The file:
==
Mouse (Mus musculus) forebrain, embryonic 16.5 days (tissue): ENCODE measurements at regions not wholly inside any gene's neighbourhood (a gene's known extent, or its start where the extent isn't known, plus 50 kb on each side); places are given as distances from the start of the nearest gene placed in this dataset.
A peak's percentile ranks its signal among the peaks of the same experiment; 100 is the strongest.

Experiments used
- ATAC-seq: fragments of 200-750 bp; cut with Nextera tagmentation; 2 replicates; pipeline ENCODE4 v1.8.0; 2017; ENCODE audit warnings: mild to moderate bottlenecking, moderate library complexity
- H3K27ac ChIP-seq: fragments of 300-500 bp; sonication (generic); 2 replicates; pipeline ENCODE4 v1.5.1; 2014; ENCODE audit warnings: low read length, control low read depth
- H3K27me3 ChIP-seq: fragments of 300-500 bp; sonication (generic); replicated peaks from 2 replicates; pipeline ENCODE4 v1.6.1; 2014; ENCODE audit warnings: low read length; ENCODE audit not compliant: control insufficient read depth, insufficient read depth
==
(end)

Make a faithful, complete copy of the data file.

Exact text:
Mouse (Mus musculus) forebrain, embryonic 16.5 days (tissue): ENCODE measurements at regions not wholly inside any gene's neighbourhood (a gene's known extent, or its start where the extent isn't known, plus 50 kb on each side); places are given as distances from the start of the nearest gene placed in this dataset.
A peak's percentile ranks its signal among the peaks of the same experiment; 100 is the strongest.

Experiments used
- ATAC-seq: fragments of 200-750 bp; cut with Nextera tagmentation; 2 replicates; pipeline ENCODE4 v1.8.0; 2017; ENCODE audit warnings: mild to moderate bottlenecking, moderate library complexity
- H3K27ac ChIP-seq: fragments of 300-500 bp; sonication (generic); 2 replicates; pipeline ENCODE4 v1.5.1; 2014; ENCODE audit warnings: low read length, control low read depth
- H3K27me3 ChIP-seq: fragments of 300-500 bp; sonication (generic); replicated peaks from 2 replicates; pipeline ENCODE4 v1.6.1; 2014; ENCODE audit warnings: low read length; ENCODE audit not compliant: control insufficient read depth, insufficient read depth